Seems just about every time you turn around there's another next-big-thing in the music business. And most, on arrival, don't stick around long. They flash in the pan and that, basically, is all she wrote. Seems just about every time you turn around there's another next-big-thing in the music business. And most, on arrival, don't stick around long. They flash in the pan and that, basically, is all she wrote. The fatal common flaw: major labels habitually hype an act half to death, spending a ton on promotion to get the artist(s) debut album off the ground and in your CD player -- then don't invest a dime to ensure first-rate songs for subsequent releases.
Word to the wise (i.e. sensible aspirants): come with bonafide goods and keep stepping out on the proverbial good foot. Point in case, Sounds of Blackness rise to, and profoundly sustain, prominence by being fodder for the music industry's chew-'em-up-and-spit-'em-out dream-machine. This enduring entity not only has remained successful since it's 1990 recording debut The Evolution of Gospel -Perspective/A&M, but, to this day, definitively prevails and, for good measure, is accredited with having revived the gospel music genre. Sounds of Blackness' time-trusted backbone is the powerful performance of strong material. We're talking three Grammy Awards, two Billboard chart-topping singles ("Optimistic", "Hold On") and a 1995 Soul Train Music Award.
Their newest, Soul Symphony (Sound Of Blackness Records) slams like a sledgehammer ringing on steel. Be your taste inspired gospel, original rhythm-and-blues, scatting jazz, greasy fatback sounds or anything in-between (a taste of Hip Hop included), Soul Symphony has you covered better than hot blankets on a cold night. Produced by founder/director Gary Hines, Billy Steele and Levi Seacer, except for Eric Clapton's "Tears In Heaven" and Allen Toussaint's "Yes We Can Can" all the songs are written by members of Sounds of Blackness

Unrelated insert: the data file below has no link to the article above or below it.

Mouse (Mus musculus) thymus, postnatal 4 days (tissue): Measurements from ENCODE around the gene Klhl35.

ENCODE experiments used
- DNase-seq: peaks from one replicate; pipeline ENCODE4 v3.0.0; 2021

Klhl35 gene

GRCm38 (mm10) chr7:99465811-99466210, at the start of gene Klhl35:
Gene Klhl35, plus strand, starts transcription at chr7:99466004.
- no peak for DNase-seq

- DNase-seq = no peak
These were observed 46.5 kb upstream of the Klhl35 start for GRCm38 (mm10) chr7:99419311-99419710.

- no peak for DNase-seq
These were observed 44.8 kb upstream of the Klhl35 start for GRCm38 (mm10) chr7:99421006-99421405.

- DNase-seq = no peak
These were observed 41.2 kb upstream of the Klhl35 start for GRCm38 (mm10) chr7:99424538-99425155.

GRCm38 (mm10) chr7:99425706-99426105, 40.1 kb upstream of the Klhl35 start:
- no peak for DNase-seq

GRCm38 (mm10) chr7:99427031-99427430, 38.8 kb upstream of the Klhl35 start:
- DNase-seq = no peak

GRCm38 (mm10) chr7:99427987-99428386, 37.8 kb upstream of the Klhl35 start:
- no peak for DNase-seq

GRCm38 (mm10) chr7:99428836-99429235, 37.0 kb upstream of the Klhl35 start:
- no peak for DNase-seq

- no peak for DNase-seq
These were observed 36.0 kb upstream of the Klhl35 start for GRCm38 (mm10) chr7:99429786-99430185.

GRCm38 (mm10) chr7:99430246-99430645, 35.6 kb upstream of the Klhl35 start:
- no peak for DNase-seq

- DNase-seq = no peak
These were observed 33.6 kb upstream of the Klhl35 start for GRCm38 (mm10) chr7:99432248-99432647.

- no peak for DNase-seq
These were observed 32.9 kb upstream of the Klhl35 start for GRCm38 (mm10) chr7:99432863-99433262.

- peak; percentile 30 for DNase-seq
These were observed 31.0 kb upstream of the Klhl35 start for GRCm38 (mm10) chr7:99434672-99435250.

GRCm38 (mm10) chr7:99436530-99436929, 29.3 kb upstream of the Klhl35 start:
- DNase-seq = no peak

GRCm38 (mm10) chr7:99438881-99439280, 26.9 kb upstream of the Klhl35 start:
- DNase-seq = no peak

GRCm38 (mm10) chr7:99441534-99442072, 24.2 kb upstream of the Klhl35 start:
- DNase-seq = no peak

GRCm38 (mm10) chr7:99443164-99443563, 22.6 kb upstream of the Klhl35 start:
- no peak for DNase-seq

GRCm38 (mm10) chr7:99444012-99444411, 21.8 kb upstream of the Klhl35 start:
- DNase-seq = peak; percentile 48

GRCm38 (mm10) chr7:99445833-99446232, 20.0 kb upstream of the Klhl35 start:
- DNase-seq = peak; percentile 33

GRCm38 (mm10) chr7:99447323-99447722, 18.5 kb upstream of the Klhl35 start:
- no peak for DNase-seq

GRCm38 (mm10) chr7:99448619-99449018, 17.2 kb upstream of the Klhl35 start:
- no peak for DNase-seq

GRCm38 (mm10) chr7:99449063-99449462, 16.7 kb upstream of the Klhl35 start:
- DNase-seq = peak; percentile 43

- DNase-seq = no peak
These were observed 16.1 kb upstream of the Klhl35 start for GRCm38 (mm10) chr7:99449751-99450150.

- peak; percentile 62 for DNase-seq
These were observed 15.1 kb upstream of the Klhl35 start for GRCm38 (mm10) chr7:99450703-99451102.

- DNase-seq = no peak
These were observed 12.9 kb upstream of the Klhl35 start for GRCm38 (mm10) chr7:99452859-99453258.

The album's first single "Don't You Ever Give Up" has scorched past Billboard's and Radio & Records Top 30 charts. Composed by Steele and Seacer, blood-hounds and radar won't find a better melding of melody and chords to lyrics this side of famed Motown team Holland, Dozier and Holland. Crystal-clear, refreshingly emotive vocalists Steele, Yulanda Lunn and Darius Ewing take you back to what it was like before computer-enhanced vocals. These aural magicians break bad -- strong and sweet -- straight from the diaphragm.
Seacer, Hines, F. Darnell Davis, Andrea Tribitt got together and came up with "Heaven On Earth", thump-bumping testament to the power of personal peace on which Lunn truly raises a joyful, uplifting noise. "Trouble Is My Home" brings serious, Chicago-style blues bad as the worst luck you ever had. It's one of them sorrowful songs that just won't leave you alone. And which you just can't wait to hear again.
Few balladeers of the genre have with more heart-wrenching immediacy than does Terrence Frierson. There's Larry Williams doing "That's My Girl", Buddy Miles wailing on "Sunny" and pretty much every song Luther Allison ever sang. Frierson's evocative delivery of Seacer and Robert Ashmun's compelling lament takes everyone within earshot all the way down home. The man sings so good it's almost scary. It by no means sells the Pointer Sisters short to admit Sounds Of Blackness does "Yes We Can Can" to a fine turn. Grits don't cook on a griddle any better than ace vocalists Carrie Harrington and company work out on this ragtime jaunt. "Tears In Heaven," the Eric Clapton-Will Jennings staple gets classic treatment. Featured guest Ron Winans joins Ewing and Harrington in a disquietingly effective cover of Clapton's memorial to his son's tragic death. Suffice to say this is one CD you're going to pick up: either on your own or after you